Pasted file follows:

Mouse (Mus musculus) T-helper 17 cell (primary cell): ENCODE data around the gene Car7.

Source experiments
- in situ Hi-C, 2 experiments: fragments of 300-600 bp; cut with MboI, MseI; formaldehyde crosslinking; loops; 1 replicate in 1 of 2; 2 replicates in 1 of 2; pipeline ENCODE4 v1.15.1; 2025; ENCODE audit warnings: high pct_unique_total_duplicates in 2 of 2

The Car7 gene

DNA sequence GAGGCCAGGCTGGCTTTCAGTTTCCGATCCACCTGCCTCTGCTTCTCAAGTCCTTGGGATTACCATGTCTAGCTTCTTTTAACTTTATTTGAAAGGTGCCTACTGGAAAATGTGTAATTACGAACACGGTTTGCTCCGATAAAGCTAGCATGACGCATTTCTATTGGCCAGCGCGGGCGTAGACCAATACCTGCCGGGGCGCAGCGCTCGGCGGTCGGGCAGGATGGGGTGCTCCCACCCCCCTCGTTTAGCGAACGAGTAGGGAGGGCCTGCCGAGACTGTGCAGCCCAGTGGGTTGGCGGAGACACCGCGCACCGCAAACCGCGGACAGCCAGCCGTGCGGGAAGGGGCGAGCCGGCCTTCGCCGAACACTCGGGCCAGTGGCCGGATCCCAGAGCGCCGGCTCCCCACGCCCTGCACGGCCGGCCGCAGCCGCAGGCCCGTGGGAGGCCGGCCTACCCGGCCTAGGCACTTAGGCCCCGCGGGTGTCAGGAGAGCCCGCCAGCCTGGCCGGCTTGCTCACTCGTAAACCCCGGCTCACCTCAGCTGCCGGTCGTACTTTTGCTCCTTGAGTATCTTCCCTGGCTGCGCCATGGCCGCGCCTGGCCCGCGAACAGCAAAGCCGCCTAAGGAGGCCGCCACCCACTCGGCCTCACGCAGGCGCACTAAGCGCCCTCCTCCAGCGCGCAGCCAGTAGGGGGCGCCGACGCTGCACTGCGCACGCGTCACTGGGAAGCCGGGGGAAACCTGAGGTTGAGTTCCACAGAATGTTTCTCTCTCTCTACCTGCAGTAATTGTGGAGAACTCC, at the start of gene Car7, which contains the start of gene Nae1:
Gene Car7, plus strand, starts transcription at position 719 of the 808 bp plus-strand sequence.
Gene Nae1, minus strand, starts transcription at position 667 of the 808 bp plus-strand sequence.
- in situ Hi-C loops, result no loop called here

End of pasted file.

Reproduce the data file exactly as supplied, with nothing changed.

Mouse (Mus musculus) T-helper 17 cell (primary cell): ENCODE data around the gene Car7.

Source experiments
- in situ Hi-C, 2 experiments: fragments of 300-600 bp; cut with MboI, MseI; formaldehyde crosslinking; loops; 1 replicate in 1 of 2; 2 replicates in 1 of 2; pipeline ENCODE4 v1.15.1; 2025; ENCODE audit warnings: high pct_unique_total_duplicates in 2 of 2

The Car7 gene

DNA sequence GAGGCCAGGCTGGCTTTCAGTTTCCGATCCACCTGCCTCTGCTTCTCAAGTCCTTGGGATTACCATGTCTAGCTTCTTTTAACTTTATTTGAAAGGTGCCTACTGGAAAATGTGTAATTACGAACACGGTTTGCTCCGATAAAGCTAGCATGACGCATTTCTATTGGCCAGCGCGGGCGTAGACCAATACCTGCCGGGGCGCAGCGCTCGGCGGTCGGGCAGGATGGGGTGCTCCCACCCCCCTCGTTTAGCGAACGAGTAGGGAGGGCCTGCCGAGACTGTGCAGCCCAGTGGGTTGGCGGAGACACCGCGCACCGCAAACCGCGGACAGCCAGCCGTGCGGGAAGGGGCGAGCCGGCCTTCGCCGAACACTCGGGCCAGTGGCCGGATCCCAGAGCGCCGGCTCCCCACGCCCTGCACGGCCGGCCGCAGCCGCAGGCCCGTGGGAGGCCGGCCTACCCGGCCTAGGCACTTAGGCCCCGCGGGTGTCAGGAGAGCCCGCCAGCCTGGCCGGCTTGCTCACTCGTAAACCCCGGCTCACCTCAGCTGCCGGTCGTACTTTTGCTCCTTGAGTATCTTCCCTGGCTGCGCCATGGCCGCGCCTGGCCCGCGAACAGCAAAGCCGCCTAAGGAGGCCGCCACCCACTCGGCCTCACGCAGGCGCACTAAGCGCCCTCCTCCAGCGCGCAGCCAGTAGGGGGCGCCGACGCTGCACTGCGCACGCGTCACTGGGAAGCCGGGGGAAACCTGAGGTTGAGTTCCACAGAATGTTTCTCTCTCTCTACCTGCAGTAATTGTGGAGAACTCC, at the start of gene Car7, which contains the start of gene Nae1:
Gene Car7, plus strand, starts transcription at position 719 of the 808 bp plus-strand sequence.
Gene Nae1, minus strand, starts transcription at position 667 of the 808 bp plus-strand sequence.
- in situ Hi-C loops, result no loop called here